Ordination of Women Approved in Chicago

Episcopal News Service. January 6, 1977 [77005]

The Rev. Canon Erwin M. Soukup

CHICAGO, Ill. -- The ordination of women to the priesthood was approved by majority decisions of both the Standing Committee and the Commission on Ministry of the Episcopal Diocese of Chicago in separate meetings on December 29. The recommendation to the Bishop of Chicago, the Rt. Rev. James W. Montgomery, to honor the change made in canon law allowing the ordination of women by the General Convention in Minneapolis was made after both groups had consulted on the implications and problems involved in joint session.

The vote of the Standing Committee was 3 to 1 in favor of "endorsing the ordination of women," and the vote of the Commission on Ministry was 5 to 3 to "request" the Bishop of Chicago "to proceed with the orderly processing of applications from women as well as men" for ordination.

Bishop Montgomery, upon receiving the results of the deliberations of both bodies, issued a statement in which he noted his personal opposition to the ordination of women "on the grounds of tradition and lack of ecumenical consensus." Nevertheless, he added, he recognized the authority of the General Convention to legislate for the Church and would concur in the request. He announced that he would ask the Bishop Suffragan of Chicago, the Rt. Rev. Quintin E. Primo, to officiate at any of the ordinations of women.

In his statement, Bishop Montgomery said he recognized the authority of the General Convention to legislate in this matter. In October he told the diocesan convention in his charge that the issue of ordaining women to the priesthood "has been given to the Episcopal Church, for good or ill, to test, to see whether it is of God or not." In his statement on October 29 he wrote, "If the Holy Spirit wills that women should serve as priests of the Church, He will make it evident in due time; and if it is not His will, that too will be made known."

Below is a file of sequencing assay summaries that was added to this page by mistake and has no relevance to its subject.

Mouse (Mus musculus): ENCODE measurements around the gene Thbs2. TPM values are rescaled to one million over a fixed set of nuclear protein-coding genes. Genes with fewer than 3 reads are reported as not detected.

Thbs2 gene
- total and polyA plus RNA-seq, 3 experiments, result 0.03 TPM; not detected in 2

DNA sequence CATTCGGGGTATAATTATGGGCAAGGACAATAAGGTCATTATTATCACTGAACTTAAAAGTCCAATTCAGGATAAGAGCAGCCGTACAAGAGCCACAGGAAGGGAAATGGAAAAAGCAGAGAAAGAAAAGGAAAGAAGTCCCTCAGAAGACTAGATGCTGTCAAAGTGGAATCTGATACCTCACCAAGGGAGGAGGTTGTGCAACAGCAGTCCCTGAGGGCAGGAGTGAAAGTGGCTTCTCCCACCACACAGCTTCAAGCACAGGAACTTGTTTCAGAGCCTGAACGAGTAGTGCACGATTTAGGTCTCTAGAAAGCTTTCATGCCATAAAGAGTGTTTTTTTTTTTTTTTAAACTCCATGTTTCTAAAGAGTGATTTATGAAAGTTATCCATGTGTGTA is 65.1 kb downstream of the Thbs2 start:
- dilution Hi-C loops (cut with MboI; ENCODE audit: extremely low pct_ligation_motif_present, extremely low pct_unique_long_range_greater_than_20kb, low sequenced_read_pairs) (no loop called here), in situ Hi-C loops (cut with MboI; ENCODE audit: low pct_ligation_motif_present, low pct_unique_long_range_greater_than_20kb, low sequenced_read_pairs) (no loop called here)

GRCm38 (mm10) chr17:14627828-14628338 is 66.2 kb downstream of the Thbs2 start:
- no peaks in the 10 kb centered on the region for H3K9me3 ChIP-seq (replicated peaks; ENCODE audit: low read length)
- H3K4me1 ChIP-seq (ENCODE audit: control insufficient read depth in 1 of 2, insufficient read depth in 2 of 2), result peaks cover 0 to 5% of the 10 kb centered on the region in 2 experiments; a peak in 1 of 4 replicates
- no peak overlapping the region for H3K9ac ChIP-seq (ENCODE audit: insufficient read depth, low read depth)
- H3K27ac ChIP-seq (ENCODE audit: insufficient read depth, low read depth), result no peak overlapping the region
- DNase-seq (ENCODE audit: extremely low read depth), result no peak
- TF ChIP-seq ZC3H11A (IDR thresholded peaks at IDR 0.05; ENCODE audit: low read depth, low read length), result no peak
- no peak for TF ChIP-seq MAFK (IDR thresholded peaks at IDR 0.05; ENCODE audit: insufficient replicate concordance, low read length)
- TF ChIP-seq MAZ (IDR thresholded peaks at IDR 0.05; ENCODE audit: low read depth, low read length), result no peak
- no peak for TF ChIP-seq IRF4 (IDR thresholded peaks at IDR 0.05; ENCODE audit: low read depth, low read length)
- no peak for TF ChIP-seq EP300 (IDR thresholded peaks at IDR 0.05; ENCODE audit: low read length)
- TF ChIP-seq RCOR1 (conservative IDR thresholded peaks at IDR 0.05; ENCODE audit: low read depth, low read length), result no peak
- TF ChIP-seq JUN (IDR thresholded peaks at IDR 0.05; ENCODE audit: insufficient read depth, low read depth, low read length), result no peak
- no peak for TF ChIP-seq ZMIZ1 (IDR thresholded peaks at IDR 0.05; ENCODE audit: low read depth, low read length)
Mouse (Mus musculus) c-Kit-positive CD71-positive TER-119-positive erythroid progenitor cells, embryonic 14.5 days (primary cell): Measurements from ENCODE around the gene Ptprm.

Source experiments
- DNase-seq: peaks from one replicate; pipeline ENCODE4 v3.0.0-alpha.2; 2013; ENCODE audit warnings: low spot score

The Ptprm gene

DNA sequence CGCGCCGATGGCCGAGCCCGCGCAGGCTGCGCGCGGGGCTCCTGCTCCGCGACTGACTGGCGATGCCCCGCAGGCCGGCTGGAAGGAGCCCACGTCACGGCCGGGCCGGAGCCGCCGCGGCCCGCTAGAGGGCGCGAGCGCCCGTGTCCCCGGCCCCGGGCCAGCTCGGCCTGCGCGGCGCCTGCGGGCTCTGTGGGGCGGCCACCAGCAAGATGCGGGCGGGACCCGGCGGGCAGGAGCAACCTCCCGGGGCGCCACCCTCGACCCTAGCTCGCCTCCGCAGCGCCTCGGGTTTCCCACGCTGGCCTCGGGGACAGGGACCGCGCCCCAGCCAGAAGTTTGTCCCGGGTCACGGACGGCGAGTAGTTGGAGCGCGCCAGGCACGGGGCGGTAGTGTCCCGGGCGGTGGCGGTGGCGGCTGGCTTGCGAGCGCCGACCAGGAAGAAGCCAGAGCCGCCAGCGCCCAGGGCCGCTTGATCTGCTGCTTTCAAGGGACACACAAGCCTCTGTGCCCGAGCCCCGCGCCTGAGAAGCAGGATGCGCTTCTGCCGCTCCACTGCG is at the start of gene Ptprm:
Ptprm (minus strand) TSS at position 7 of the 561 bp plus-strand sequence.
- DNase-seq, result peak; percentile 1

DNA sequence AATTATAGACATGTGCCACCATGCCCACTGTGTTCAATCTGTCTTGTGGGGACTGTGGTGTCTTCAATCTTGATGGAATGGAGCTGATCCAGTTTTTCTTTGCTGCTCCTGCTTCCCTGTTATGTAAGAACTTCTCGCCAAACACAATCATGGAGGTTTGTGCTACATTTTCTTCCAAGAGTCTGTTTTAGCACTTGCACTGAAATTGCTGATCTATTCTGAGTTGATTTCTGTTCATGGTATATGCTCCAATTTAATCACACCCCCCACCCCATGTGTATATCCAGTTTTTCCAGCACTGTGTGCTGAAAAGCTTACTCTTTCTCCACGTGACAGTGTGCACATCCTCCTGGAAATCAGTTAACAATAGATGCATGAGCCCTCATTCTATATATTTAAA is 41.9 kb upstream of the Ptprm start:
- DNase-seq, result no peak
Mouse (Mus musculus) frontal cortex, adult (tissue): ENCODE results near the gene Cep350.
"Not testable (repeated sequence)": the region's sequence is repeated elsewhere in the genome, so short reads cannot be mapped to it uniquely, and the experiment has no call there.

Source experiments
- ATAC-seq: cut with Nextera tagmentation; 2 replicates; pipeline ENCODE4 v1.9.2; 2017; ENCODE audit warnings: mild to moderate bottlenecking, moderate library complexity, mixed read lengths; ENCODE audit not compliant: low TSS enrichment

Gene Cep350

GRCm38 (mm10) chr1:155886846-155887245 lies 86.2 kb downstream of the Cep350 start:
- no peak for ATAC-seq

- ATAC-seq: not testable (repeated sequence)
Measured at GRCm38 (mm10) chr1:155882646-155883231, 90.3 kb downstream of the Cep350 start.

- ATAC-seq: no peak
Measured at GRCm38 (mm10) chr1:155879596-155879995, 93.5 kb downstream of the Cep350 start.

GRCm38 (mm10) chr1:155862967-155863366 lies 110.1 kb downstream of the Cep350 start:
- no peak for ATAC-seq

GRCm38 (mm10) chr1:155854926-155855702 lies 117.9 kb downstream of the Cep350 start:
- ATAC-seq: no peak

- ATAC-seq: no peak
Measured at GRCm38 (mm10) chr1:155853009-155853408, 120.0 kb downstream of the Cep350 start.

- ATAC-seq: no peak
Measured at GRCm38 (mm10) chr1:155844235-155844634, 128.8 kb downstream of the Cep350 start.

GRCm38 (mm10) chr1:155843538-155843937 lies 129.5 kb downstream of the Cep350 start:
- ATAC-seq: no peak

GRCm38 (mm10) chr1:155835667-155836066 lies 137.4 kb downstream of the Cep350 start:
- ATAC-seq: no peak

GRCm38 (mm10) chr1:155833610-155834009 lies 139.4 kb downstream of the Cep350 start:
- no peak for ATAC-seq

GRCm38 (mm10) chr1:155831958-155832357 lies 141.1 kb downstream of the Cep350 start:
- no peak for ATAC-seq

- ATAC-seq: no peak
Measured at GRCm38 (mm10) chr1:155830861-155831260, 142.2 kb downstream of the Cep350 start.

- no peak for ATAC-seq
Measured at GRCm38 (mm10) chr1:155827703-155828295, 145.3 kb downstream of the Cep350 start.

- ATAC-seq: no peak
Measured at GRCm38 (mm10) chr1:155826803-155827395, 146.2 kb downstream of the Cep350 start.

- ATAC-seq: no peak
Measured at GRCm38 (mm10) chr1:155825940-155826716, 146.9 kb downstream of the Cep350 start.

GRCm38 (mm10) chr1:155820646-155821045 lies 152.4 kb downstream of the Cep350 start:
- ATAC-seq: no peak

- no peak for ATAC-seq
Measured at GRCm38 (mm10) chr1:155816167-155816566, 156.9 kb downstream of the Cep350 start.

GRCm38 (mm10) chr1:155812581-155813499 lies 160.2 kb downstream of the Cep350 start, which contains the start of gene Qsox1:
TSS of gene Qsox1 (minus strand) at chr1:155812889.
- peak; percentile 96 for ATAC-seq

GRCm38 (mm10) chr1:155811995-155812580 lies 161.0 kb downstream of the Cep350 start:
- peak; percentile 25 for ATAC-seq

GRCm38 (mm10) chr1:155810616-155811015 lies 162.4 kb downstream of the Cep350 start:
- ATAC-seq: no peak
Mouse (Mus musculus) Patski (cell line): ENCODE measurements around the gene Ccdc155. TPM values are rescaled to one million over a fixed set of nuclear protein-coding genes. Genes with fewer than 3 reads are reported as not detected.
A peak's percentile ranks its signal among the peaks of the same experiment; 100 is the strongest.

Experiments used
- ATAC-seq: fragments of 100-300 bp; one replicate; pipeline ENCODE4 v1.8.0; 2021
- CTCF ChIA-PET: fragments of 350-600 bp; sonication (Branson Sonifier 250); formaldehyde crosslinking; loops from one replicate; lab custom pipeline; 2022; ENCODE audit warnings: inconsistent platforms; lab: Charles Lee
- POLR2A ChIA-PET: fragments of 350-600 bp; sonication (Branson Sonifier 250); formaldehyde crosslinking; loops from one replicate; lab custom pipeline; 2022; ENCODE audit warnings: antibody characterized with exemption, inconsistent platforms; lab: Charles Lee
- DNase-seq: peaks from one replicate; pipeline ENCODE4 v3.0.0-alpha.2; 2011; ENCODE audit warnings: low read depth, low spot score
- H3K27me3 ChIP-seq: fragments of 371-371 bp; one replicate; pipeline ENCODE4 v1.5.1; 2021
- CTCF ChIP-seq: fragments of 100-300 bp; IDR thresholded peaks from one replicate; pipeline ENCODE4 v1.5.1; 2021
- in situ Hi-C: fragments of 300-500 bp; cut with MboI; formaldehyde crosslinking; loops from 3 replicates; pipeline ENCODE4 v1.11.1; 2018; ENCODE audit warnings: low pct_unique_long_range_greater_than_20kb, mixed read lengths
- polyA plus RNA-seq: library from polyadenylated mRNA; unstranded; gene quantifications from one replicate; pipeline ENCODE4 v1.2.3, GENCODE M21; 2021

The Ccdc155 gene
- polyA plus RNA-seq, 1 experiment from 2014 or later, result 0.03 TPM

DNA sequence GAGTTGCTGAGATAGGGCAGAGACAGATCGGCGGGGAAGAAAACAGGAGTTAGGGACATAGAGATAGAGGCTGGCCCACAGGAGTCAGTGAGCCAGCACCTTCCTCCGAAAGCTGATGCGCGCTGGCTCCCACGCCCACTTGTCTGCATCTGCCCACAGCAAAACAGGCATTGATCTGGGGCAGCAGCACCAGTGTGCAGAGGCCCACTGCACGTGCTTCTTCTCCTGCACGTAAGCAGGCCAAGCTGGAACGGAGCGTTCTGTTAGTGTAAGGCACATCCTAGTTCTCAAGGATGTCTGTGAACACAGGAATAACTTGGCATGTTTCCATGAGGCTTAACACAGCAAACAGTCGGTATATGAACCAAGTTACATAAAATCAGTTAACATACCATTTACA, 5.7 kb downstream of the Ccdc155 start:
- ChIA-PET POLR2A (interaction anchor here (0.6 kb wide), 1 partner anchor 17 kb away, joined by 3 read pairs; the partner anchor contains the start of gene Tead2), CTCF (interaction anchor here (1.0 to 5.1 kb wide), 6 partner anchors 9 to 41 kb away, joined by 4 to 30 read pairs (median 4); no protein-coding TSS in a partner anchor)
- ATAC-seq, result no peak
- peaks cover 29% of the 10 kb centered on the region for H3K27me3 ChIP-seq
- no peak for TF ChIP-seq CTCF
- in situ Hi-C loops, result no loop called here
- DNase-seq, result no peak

The bishop added that the consciences of both those opposed and those favoring the ordination of women will be protected "to the best of my ability."

The Standing Committee also noted that there were several categories of persons who were somewhere in the process which culminates in the ordination to the priesthood. In the Diocese of Chicago there are former deaconesses who were recognized as deacons at the 1970 General Convention; those who have been received as deacons from other communions; those who were originally ordained as "permanent deacons;" and the graduating seminarians. Not all categories of persons have received the same amount or type of training, which caused the Standing Committee to add a guideline in its recommendation to Bishop Montgomery.

It defined "qualified candidates" for ordination to the priesthood those who had passed the General Ordination Examination, the screening of the Bishops Advisory Council on Applicants for the Ministry, a psychological examination and an aptitude examination. An exception was made for one person already pursuing a program leading to ordination which has been approved by Bishop Montgomery.

At present there are 13 women deacons active and canonically resident in the Diocese of Chicago, and two candidates and two postulants. Not all of them have indicated a desire to be ordained to the priesthood and none has completed the canonical requirements for ordination.

It is not known when or where ordinations of women to the priesthood will take place in the diocese.